The worst fighting in 15 years in Somalia's capital killed hundreds of people and sent tens of thousands fleeing the battle-scarred city for safety.
As a fragile three-day cease-fire held in the coastal capital, Mogadishu, residents cleared the dusty alleyways and back streets of the unclaimed dead killed during four days of heavy fighting, and loaded them onto trucks for burial at the city's largest cemetery.
"We have seen dozens of Somali bodies in battle fronts," said Hussein Farah Siyad, a member of Mogadishu's dominant and highly influential clan, the Hawiye, who had negotiated a truce with Ethiopian officials.
"We collected and buried them at Barakat cemetery in a one big burial," he said after spending a day on the streets with Ethiopian troops, clearing the dead.
The violence broke out last week when Somali government forces and their Ethiopian backers began an offensive against Islamic insurgents. But civilians bore the brunt of the fighting.
The International Contact Group on Somalia, meeting in Cairo, condemned the fighting Wednesday and demanded that "all parties in Somalia comply with international humanitarian law, guarantee the safety and security for all humanitarian and relief work in Somalia, and ensure the protection of the Somali population."
The contact group is comprised of U.S., European, Arab and African diplomats.
Aid agencies say nearly 400 people were killed and some 565 people wounded when Ethiopian troops used tanks and attack helicopters to crush insurgents. The insurgents are linked to an Islamic movement that had ruled Mogadishu for six months until it was driven out in December.
Somalis poured out of the ruined coastal city on foot and in donkey carts, cars and trucks, joining the exodus of 47,000 people _ mainly women and children _ who have sought safety in the last 10 days, according to the U.N. refugee agency.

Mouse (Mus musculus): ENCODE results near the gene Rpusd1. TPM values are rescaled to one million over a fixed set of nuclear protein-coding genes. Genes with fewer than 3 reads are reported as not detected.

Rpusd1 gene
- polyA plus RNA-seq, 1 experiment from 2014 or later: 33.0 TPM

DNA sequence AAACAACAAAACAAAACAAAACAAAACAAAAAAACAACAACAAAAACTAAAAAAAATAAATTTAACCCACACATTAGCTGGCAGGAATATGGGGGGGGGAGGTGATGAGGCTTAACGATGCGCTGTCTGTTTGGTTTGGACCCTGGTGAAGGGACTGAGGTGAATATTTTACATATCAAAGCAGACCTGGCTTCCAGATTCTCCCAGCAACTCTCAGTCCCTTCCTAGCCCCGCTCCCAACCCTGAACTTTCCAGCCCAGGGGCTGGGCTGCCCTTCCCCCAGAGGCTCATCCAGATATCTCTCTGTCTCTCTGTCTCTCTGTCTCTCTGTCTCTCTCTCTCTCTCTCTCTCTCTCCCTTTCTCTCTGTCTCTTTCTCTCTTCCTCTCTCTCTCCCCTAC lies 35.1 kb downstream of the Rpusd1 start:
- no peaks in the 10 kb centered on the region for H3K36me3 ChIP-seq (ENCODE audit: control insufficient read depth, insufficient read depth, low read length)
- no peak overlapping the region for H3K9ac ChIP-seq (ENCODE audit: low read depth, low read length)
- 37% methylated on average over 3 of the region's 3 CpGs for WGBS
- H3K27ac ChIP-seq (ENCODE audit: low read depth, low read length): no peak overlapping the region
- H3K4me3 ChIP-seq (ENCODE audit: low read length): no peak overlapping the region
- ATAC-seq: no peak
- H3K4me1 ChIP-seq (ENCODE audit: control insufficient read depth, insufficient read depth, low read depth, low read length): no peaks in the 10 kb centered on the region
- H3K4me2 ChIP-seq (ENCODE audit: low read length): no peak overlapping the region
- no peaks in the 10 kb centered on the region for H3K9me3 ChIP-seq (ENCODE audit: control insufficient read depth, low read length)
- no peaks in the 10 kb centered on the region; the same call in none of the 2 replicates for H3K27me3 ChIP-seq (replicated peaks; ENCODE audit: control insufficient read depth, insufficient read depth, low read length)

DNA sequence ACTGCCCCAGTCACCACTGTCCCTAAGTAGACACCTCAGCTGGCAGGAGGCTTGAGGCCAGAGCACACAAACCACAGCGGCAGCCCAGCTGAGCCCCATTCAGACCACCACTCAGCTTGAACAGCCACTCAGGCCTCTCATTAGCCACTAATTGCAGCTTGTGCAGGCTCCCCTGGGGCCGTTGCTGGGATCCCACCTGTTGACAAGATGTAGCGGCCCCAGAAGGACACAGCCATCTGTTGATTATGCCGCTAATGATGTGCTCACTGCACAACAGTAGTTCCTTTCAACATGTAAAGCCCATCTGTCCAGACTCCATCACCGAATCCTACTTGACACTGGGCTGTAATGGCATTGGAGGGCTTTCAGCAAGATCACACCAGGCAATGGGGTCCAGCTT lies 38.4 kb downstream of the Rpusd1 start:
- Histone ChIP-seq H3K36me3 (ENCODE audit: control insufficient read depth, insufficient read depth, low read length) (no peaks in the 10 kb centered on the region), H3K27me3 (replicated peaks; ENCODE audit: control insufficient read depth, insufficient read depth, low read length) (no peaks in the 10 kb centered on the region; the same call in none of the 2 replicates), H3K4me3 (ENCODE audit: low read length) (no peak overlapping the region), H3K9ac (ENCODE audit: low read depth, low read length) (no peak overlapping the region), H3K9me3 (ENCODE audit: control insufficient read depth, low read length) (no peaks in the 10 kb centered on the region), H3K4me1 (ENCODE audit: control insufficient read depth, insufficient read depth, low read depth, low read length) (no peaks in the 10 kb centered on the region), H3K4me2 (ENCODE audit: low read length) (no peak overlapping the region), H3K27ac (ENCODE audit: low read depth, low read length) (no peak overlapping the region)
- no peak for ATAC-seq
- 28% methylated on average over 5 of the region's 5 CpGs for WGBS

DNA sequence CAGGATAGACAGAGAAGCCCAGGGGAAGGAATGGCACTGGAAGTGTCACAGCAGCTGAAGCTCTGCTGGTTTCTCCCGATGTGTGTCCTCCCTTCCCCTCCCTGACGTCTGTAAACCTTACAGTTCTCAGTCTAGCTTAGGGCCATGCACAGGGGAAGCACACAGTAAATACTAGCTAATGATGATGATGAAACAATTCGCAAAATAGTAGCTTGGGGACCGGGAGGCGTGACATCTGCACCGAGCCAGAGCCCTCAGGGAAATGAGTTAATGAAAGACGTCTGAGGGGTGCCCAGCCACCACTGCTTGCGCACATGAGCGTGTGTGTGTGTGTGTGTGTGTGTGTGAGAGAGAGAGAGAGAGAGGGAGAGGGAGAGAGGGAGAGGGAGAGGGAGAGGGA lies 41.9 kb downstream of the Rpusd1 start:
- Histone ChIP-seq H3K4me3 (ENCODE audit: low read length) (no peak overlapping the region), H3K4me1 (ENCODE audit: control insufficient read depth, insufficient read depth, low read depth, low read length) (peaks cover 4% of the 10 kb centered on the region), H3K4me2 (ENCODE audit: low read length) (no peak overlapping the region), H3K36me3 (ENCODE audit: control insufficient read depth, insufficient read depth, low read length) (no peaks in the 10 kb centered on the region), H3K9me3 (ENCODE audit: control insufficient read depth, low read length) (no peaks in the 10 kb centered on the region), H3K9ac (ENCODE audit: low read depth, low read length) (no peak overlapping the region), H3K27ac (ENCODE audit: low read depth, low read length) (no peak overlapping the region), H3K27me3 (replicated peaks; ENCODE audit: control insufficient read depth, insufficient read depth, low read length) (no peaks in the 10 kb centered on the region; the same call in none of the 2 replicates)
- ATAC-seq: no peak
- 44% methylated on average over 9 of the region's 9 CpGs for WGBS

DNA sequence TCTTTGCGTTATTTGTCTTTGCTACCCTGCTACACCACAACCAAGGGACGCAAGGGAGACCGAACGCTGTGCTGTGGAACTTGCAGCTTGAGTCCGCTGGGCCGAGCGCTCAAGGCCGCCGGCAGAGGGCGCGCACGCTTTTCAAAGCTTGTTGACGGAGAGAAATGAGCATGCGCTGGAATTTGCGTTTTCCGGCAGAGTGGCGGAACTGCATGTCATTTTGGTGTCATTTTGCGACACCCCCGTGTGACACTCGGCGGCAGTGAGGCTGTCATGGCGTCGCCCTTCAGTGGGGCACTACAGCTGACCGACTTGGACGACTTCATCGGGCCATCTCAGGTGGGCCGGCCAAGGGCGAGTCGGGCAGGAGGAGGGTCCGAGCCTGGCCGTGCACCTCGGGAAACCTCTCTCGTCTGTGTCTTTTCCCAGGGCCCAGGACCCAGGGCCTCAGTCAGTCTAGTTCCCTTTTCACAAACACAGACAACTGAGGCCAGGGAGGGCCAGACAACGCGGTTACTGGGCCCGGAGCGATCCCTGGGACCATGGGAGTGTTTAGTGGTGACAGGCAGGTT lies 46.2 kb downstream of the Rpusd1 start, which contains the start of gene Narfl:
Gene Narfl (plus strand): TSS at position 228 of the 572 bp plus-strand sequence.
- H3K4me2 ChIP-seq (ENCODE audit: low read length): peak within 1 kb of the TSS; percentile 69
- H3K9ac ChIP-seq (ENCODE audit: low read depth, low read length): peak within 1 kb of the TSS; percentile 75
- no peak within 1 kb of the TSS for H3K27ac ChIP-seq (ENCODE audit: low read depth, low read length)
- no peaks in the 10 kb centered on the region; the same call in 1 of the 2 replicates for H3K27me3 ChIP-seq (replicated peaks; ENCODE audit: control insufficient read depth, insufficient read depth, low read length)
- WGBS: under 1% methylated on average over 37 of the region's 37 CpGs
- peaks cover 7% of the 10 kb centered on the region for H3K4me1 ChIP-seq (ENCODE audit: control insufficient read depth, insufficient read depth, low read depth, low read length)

Since February, almost 100,000 people have fled the violence. Somalia's transitional government warned of new attacks to crush the insurgents.
Kenya has doubled the number of troops patrolling its 1,500-kilometer (930-mile) border with Somalia to prevent a new influx of refugees, said Antony Kibuchi, the Kenyan police chief in the border province. The Kenyan army is also patrolling in light tanks, he said.
At least 1,300 people who fled Mogadishu arrived at Dobley, a Somali town seven kilometers (four miles) from the Kenyan border. Camps there are dealing with overcrowding, illness and lack of water, aid agencies say.
Somalia's insurgents are linked to the Council of Islamic Courts, which was driven from power in December by Somali and Ethiopian soldiers, accompanied by U.S. special forces. The U.S. has accused the courts of having ties to al-Qaida.
The militants have long rejected any secular government and have sworn to fight until Somalia becomes an Islamic emirate.
The country has been mired in chaos since 1991, when warlords overthrew dictator Mohamed Siad Barre and then turned against each other. A national government was established in 2004, but has failed to assert any real control.
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Not that long ago, American soldiers would train their skills to counter insurgent and partisan military organizations. These days, they are trained to show resistance to the regular army of a potential adversary